tion in which it is physically possible to deal with a thing at will to the exclusion of
others. Neither is it conceivable for more than one person to simultaneously come
to such a position. us, taking rst possession of scarce resources as basis of title
and as principle of justice in original appropriation guarantees non-contradictori-
ness of rights and avoidance of conicts since the dawn of time.
In the paper we presented main accounts of original appropriation within liber-
tarianism. We contrasted two dominant theories of rst acquisition of property
rights: labour principle of justice and occupancy principle of justice in original ap-
propriation. Some of the main problems of respective theories – especially labour
theory – were investigated. We argued that rst possession principle of justice in
original appropriation nds its justication not in teleological and functional ac-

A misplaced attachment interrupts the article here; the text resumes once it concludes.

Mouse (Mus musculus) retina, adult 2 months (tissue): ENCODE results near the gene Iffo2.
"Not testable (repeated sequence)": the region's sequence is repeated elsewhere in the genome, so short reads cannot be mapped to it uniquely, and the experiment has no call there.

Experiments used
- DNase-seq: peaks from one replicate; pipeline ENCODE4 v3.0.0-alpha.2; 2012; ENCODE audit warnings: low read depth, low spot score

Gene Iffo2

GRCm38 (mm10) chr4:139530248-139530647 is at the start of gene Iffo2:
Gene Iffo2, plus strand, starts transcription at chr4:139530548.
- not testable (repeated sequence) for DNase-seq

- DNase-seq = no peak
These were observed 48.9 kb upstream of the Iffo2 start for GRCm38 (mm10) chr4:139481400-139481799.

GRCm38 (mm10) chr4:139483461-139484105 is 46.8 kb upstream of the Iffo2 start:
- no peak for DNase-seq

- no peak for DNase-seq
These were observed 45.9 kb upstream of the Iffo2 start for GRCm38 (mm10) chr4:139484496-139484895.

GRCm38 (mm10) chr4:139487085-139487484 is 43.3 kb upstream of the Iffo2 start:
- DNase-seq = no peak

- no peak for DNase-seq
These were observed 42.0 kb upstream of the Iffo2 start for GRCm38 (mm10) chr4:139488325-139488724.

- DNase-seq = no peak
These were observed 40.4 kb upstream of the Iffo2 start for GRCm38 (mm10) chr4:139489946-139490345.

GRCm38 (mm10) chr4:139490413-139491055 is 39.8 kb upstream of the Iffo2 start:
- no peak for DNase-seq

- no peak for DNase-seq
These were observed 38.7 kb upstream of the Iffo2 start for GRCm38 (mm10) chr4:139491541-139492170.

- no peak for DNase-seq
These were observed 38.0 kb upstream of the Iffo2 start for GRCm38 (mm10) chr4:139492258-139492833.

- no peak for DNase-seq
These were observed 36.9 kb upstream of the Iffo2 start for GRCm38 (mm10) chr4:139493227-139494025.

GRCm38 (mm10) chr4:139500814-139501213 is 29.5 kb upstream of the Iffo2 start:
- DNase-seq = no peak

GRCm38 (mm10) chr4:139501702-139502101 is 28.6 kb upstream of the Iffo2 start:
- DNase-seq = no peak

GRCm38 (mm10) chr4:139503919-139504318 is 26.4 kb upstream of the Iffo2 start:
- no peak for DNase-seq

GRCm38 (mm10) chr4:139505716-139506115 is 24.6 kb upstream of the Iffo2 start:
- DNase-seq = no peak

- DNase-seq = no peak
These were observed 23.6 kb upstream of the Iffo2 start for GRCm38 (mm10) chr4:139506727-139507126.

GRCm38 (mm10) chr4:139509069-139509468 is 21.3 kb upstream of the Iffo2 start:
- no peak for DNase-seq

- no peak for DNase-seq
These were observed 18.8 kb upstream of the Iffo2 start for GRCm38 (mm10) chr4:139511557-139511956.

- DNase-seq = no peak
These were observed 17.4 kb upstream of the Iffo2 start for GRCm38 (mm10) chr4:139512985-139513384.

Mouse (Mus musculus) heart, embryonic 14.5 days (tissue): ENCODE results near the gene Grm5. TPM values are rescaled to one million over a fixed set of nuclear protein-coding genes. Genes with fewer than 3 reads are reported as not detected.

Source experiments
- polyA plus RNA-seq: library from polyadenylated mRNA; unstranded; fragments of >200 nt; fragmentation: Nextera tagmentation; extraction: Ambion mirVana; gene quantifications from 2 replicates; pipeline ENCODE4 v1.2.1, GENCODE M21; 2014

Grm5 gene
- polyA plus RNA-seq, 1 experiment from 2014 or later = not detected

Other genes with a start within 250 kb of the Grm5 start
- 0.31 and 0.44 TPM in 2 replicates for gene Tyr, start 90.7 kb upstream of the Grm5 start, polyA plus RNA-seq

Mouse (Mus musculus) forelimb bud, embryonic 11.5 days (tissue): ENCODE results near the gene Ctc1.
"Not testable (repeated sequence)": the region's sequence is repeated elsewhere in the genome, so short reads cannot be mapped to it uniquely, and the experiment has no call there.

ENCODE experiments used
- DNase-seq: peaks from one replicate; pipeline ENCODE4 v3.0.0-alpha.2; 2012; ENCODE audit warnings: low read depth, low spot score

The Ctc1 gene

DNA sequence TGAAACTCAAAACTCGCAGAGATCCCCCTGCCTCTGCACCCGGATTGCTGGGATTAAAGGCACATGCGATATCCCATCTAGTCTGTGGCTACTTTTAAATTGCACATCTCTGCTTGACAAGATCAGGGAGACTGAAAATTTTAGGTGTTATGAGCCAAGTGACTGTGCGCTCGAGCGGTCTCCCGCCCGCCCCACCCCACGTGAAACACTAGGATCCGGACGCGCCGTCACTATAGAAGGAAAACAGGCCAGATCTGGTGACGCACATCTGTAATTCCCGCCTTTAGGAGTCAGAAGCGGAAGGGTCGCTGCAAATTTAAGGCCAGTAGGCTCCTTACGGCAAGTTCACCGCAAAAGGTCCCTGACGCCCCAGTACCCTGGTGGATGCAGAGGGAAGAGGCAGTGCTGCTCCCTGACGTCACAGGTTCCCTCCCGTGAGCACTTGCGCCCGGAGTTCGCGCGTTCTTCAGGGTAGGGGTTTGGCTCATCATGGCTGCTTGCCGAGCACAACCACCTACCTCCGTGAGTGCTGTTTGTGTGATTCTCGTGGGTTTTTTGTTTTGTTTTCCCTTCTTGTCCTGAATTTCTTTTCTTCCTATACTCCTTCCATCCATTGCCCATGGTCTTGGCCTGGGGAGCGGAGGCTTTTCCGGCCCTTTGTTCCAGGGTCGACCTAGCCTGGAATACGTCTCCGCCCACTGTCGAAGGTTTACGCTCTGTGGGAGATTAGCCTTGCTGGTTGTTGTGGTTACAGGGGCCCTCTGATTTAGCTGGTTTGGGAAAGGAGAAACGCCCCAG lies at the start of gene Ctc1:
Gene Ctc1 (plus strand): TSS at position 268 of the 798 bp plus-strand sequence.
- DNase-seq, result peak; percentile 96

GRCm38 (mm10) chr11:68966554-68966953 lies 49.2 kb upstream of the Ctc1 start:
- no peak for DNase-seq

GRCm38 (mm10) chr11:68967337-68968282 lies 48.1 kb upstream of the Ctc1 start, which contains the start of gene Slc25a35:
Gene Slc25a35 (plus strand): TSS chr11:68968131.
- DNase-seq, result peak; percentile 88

count of conict avoidance but in inherent rationality and non-contradictoriness
as well as – drawing on Steiner – categorical compossibility which naturally result
in conict avoidance.
56 His t o r ia i Pol it yk a No. 22 (29)/2017
Pa p e r s
Barnett, R. (2004). e Structure of Liberty: Justice and the Rule of Law. New York: Oxford
University Press.
Block, W.E. (2008). Homesteading, Ad Coelum, Owning Views and Forestalling. e
Social Science, 3(2).
Epstein, R. (1979). Possession as the Root of Title. Georgia Law Review, 13.
Honoré, A.M. (1961). Ownership. In: A.G. Guest (ed.), Oxford Essays in Jurisprudence.
Oxford: Oxford University Press.
Hoppe, H.-H. (2012). e Ethics and Economics of Private Property. In: Hoppe, H.H.
e Great Fiction: Property, Economy, Society, and the Politics of Decline. Baltimore: